Louise "Scottie" Scott drops famous names from the 1920s through the '40s like peanut shells at the ballpark. Joe Louis. Lena Horne. Count Basie. Cab Calloway. Billie Holiday. Jackie Robinson. And Al Capone.
Seated in her smoky, one-room apartment, she's flipping through the memories of her life as a black woman in Capone's Chicago and New York's Harlem. A craggy voice and a crackling laugh deliver the names and stories with an underlying creed: Push me and I'll push back. Mrs. Scott is small, around 90 pounds, with a heart of bawdy gold.
"I was there at the Apollo Theatre when Ella Fitzgerald won the amateur contest that started her career," she says. Scott danced in the chorus line of the legendary theater in Harlem for six years. All the big-name black entertainers dazzled audiences under the Apollo's bright lights, and Scott says she knew most of them.
"The stage-door Johnnies used to come with flowers," she says. The Apollo and the Cotton Club ruled the nights in Harlem, drawing blacks and whites. "We'd tell 'em to meet us outside, and then we'd leave them standing there unless they had a big diamond ring," she laughs. "Then we'd go out to dinner with them."
Scott's father was Frank Young, a sportswriter for the Chicago Defender, the leading black newspaper of the day. But Scott's mother disappeared a few months after Scott's birth, leaving an aunt to raise the baby.
Scott maintains she was born Nov. 16, 1898 at a Chicago hospital that has since burned down, destroying the records. "I wrote the Bureau of Statistics," she says, "and they gave me the street address of where and when my mother and father lived [in Chicago]. That's the best they could do." She remembers Jesse Owens and Jackie Robinson visiting in later years.
1898 was the year the US warship Maine was blown apart in the harbor at Havana, Cuba, and Teddy Roosevelt's Rough Riders stormed San Juan Hill. Black soldiers from the US 10th Calvary took part in the raid.
Back home, American society was hard on blacks. In the 1930s, the Chicago Defender encouraged blacks to escape the segregation and lynchings in the South and move north to Carl Sandburg's "city of the big shoulders."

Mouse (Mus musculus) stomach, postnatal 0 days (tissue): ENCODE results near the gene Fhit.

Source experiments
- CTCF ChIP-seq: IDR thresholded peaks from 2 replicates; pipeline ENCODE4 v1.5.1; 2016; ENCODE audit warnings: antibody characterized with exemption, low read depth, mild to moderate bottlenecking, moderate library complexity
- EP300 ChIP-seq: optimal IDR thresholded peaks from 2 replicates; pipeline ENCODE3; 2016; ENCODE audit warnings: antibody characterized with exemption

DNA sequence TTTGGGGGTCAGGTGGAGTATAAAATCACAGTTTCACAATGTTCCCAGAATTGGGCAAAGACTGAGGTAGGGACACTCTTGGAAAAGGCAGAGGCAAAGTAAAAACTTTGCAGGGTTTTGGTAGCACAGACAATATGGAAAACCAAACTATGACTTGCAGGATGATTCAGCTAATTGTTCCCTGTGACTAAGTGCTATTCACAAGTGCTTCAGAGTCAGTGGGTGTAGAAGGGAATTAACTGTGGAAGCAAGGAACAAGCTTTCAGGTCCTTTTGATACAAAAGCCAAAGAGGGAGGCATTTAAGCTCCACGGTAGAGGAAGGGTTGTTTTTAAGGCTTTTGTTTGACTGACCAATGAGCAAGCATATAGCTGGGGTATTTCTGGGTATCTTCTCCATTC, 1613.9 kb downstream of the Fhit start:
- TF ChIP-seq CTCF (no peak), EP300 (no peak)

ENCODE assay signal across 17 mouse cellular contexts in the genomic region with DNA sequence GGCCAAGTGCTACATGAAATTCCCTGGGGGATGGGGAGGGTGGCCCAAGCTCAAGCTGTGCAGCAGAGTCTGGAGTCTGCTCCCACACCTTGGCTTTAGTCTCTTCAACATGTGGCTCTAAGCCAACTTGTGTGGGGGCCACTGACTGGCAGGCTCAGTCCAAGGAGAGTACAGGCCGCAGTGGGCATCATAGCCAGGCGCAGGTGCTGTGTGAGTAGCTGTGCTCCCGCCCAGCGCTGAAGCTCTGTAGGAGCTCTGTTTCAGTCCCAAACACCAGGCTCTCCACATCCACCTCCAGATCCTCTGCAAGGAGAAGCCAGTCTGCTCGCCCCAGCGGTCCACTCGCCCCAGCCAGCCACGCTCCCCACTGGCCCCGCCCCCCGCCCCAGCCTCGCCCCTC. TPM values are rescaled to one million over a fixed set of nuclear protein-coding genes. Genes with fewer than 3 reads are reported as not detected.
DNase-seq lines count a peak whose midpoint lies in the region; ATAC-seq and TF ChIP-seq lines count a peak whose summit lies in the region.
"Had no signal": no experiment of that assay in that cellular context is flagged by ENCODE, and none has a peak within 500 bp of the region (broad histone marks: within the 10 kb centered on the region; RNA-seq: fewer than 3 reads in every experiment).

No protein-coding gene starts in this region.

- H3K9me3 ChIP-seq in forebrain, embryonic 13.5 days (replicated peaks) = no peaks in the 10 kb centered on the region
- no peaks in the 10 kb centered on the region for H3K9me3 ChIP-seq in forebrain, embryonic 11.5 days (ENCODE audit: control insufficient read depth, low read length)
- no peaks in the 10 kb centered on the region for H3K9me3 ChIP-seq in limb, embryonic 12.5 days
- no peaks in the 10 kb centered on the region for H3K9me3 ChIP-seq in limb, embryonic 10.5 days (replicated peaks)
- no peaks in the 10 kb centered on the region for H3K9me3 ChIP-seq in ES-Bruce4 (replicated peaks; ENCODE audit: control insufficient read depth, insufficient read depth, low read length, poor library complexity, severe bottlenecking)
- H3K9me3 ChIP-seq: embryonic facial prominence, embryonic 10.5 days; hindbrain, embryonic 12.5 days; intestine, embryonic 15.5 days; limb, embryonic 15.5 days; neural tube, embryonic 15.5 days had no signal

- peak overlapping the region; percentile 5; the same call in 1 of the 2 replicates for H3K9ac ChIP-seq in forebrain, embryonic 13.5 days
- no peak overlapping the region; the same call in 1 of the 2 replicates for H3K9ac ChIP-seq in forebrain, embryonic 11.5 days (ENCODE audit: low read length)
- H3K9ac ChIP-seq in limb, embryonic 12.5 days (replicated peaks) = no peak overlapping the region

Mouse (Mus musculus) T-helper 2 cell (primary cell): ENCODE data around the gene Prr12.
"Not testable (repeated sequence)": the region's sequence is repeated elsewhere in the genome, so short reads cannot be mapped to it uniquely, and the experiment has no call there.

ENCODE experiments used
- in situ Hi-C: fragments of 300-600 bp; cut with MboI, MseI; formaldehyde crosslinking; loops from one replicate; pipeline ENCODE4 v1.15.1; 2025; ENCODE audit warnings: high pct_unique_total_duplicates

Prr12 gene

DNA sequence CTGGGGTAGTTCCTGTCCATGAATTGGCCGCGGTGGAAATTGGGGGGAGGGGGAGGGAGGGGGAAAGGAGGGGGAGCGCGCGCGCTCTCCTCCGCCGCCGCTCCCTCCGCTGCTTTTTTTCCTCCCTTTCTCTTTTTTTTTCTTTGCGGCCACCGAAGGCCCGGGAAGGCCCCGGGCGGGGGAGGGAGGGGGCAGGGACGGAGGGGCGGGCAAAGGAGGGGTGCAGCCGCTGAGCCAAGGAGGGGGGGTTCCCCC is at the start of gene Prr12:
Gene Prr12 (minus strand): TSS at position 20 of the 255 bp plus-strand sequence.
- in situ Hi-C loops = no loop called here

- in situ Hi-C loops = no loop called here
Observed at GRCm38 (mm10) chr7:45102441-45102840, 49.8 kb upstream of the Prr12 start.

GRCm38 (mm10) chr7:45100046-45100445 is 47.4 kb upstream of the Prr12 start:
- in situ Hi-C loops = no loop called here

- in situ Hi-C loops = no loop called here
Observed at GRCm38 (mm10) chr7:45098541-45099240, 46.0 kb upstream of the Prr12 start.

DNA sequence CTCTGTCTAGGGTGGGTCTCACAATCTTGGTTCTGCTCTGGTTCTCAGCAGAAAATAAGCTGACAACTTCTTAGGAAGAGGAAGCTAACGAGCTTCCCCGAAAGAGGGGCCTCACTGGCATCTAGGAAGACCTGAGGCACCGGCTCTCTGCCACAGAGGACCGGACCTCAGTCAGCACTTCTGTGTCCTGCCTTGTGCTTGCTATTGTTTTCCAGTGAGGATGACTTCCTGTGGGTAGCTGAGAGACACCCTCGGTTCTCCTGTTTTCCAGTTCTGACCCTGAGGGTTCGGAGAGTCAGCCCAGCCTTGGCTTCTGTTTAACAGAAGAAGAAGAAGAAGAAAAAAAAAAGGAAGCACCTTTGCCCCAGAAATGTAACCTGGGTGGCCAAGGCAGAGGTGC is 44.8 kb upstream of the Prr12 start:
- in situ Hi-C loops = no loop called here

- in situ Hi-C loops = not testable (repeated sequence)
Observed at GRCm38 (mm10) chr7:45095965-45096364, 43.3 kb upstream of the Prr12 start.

When she was 12 or 13, Scott was sent to a Roman Catholic boarding school in Leavenworth, Kan. Later, in Chicago, she got a job running an elevator in a bordello, one of Capone's many illicit operations in a notoriously corrupt city.
"Capone always wore good clothes," says Scott, "and he'd say hello. When I told him I was going to the Apollo, he said, 'Louise, don't ever tell anybody what you saw here because there's nowhere in the US you can go that I can't find you.' "
In New York, she danced, drank, and caroused for a while. She started smoking then and hasn't stopped. Life on the road was hardly carefree for traveling blacks. "We couldn't stay in hotels or eat in the cafes," says Scott. "We had to stay with friends or sleep in cars."
When her dancing days ended, Scott returned to Chicago. "I was applying for jobs," she says, "and I left an application blank when it asked if I was an American. The guy asked why did I leave it blank? I said, 'I can't sleep in your hotels, eat in the restaurants, or drink from the fountains, so I don't call myself an American.' "
She eventually met and married James Scott, a concrete finisher who later became a maitre d' at hotels around Chicago while Scott worked as a maid for a white family in Skokie. "I helped take care of their kids, too," she says, "and wore a white uniform with a black apron. They were good people."
Two tragedies have rocked Scott's life. Her son was killed at Iwo Jima during World War II, and years later a drunken driver killed her husband. "It's been hard," she says, showing a visitor photos of her family. "Otherwise I've had a pretty nice life. What's gone is gone, and I can't let it worry me."
She came to Phoenix when the owner of a Chicago restaurant decided to open another one here. "He paid our way out here," she says. Because he had "gang affiliations," he was encouraged by authorities to move along. He left, but Scott stayed.
For many years, she supervised the salad department at an Arizona State University dormitory cafeteria. She retired in 1986 and lives with her spoiled cat, Josephine, in the Westward Ho resident hotel.
On the wall are certificates for her civic work. "I help at the polls, and I've got 1,000 [volunteer] hours at the county hospital," she says, proudly. "I try to live each day to the fullest. Maybe that's why I've lived so long."
(c) Copyright 2000. The Christian Science Publishing Society